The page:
In Finnish : Valtavirtapolitiikka ei ole tarpeeksi edes punavihreästi toteutettuna. Tarvitsemme solidarisuustaloutta, Voima lehti, Maaliskuu 2023. :
“it is rather unusual for someone of your age to still be doing the kind of (activist) things that you are doing” (someone told me recently)
Where does power lie, in order to come to transformative pathways leading to systemic change in society?
Most often the answers given to this question, In order to deal with wicked problems as the loss of biodiversity and climate change, carry a focus on big state policy which for instance should be making sure that industries will engage in more sustainable production methods, or on market based solutions relying on pricing systems to bring about sustainability, or then on the use of innovative grand technological schemes. In the more progressive corners, pondered then is the extent to which they represent threats or possibilities.
The so-called alternatives, those small scale peoples initiatives of different kinds of collectives, (food, energy) cooperatives, shared (housing) spaces are seldom the focus. Also in more progressive writings, seldom will they at the end of the day be brought to the forefront as being core elements in any comprehensive, mature analysis about what is to be done (as they are however, funnily, or perhaps logically enough, advocated in development cooperation circles) .
I have come to think that the failure to address the significance of these initiatives at least partly hangs along with a failure to understand the power that lies in the commons and the commoning around them.
About the commons – anything can be a commons. Commons refers to when things are held in common and co-produced. And, as historian Peter Linebaugh has coined things for us, there are no commons without the commoning around them, which refers to the process of co-producing, co governing, co-managing by a community or network of commoners of a commons. Things as such can become more (or less) of a commons. And therefore as the late Silke Helfrich so eloquently put forward, whereas the commons come about or exist not necessarily without state or market, the commons and the commoning around them certainly go beyond state and market. They represent a paradigm shift.
In their best cases supported but not compromised by state and market, it is in these peoples processes of commoning that the roots for real transformative change lie. In processes which give genuine space to rethink every day practices in the spheres of the social, ecological and economic according to values important to us. It is then logic to deduct that the commoning around our basic needs as food and energy, issues so pervasive to the way our communities and society are structured, can lead to significant systemic change in society. It is through our understanding and acknowledging of this power lying in our commoning, that we can come to understand why our community currencies, workers collectives and other initiatives matter. And to subsequently think, what policies in society could be supporting more space for commoning.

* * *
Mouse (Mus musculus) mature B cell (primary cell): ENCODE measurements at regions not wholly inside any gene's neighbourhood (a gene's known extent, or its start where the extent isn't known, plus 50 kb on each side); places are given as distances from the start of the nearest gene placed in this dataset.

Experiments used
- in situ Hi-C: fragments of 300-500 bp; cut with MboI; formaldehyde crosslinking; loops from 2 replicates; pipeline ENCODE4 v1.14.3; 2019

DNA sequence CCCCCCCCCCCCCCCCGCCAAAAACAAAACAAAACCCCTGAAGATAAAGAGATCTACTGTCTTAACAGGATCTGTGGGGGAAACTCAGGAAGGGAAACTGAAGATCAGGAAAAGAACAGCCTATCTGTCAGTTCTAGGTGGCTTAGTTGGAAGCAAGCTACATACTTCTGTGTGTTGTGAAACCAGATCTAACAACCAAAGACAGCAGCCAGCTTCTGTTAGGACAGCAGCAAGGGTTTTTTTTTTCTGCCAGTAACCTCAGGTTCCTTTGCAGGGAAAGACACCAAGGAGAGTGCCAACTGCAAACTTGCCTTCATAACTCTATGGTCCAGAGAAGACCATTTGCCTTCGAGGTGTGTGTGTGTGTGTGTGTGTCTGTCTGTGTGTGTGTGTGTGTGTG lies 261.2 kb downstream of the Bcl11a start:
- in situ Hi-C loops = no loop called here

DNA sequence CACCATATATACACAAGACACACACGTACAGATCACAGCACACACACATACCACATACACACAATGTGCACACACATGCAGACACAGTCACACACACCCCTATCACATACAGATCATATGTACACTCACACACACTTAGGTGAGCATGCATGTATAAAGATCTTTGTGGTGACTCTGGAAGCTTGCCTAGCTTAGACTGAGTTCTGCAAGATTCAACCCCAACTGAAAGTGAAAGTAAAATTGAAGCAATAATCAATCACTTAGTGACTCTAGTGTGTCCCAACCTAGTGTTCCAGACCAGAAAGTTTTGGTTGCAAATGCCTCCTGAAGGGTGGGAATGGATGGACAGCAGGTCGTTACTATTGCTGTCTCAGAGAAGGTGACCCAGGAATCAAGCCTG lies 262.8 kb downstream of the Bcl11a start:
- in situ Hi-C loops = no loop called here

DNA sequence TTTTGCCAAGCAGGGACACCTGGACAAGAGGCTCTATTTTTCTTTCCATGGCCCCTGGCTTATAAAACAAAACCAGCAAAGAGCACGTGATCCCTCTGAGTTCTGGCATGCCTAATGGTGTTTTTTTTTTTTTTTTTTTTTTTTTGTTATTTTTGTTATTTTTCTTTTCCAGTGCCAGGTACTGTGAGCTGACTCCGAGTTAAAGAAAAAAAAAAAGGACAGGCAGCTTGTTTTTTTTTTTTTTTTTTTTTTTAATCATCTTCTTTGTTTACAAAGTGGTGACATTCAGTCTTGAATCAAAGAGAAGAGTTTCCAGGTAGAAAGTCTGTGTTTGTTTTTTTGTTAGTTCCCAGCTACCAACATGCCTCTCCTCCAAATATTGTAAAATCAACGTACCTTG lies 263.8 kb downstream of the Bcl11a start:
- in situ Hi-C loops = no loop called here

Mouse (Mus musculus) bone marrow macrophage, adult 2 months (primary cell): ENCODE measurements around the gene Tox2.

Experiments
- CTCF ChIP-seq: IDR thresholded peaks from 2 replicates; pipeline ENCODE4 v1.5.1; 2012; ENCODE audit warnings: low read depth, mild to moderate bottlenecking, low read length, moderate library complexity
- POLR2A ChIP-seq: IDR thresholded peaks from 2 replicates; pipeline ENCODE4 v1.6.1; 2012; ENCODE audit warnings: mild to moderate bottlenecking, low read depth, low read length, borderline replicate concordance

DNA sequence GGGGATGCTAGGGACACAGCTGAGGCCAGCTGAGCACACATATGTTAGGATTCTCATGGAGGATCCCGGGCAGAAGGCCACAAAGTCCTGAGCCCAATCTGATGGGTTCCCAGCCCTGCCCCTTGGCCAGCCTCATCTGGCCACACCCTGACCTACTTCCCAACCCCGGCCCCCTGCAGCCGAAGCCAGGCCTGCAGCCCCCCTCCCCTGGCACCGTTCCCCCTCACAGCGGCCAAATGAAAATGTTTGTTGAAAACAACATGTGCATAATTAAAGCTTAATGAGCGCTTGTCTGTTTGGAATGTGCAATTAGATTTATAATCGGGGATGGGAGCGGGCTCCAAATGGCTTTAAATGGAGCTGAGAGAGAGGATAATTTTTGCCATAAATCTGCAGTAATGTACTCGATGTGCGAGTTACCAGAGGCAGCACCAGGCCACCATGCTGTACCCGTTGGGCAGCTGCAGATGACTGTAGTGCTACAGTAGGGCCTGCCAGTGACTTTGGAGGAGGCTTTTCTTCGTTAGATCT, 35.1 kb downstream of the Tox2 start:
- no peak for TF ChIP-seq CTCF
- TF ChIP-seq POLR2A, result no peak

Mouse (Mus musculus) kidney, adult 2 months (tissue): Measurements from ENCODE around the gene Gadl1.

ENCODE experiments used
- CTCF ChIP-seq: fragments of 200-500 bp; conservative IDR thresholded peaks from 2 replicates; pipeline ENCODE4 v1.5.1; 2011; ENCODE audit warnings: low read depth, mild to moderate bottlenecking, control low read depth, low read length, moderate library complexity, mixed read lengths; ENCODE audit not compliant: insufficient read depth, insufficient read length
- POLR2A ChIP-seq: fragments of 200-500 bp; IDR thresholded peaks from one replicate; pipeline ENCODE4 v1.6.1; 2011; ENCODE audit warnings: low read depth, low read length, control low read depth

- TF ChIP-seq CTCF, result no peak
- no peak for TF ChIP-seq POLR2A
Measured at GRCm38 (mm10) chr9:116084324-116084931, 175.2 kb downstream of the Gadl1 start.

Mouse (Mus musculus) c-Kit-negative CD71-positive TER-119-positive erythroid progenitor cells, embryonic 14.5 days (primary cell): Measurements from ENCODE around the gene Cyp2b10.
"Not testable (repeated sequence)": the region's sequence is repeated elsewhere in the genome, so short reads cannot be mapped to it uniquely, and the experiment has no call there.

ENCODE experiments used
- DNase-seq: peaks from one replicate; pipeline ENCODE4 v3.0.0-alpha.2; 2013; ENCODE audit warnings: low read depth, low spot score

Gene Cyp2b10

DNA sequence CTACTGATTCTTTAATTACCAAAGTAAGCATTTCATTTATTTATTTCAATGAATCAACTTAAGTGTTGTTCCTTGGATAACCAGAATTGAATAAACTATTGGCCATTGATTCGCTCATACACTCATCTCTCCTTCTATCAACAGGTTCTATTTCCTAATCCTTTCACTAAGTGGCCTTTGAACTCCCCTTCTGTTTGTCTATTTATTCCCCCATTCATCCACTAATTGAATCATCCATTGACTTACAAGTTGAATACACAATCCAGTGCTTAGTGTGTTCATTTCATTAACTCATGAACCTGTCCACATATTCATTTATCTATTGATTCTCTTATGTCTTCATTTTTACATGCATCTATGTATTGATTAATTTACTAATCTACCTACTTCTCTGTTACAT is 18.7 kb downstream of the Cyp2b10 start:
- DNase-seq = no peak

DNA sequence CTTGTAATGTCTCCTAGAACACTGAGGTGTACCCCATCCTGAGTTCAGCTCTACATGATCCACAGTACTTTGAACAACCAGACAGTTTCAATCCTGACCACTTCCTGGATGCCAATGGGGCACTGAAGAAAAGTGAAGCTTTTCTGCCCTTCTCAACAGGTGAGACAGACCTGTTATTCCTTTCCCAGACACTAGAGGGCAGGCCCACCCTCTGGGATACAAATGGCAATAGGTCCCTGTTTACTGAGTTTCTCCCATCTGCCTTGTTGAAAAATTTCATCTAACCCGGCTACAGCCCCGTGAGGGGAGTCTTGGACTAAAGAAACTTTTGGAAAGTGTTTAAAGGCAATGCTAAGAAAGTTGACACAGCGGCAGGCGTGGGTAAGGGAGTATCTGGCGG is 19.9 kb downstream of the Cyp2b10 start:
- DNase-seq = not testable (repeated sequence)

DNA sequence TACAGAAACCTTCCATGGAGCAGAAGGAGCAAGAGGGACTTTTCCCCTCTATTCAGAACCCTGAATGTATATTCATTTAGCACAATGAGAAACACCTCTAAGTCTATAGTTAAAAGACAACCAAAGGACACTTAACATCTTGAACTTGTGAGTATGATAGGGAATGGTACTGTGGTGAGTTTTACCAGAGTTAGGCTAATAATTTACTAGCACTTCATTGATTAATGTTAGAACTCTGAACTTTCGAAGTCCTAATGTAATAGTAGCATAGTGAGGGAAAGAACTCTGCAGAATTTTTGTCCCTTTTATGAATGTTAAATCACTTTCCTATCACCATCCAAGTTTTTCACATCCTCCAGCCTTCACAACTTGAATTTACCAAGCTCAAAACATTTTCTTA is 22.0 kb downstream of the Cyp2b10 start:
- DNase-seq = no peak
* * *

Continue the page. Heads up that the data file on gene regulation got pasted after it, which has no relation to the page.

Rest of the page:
One might then question whether it is realistic to think that our processes of commoning will come to directly challenge and change the social system. Perhaps it is not. Perhaps it is more so as others suggest that people engaging in commoning are creating parallel realities to capitalist society, and eventually more people will come to join not only out of a clear will for this, but also out of necessity. What is however clear, is that mainstream politics, however well red-green reformed, will not change the system to the extent desired and needed.
The power of the commons, by the way, is not only relevant for our own local. Us taking up our commoning, and redesigning things as our food and energy systems, is a prerequisite to allow others to do the same elsewhere, as our basic needs systems have come to be so intertwined, and are a far cry from being win-win relations of production, distribution and consumption. Us taking up our commoning and making for more commons therefore ultimately has to do with justice, and thus also with the prospects for peace.
Let us therefore continue the thinking and imagining around our commons. ‘Free, fair and alive – the insurgent power of the Commons’ is the title of the last book written by Silke Helfrich and David Bollier, which we are commencing a reading circle of Commons.fi with in the beginning of March. Any one interested would be most welcome to join! And needless to say, do join your local food coop, any other initiatives if (building) power is what interests you.
Ruby van der Wekken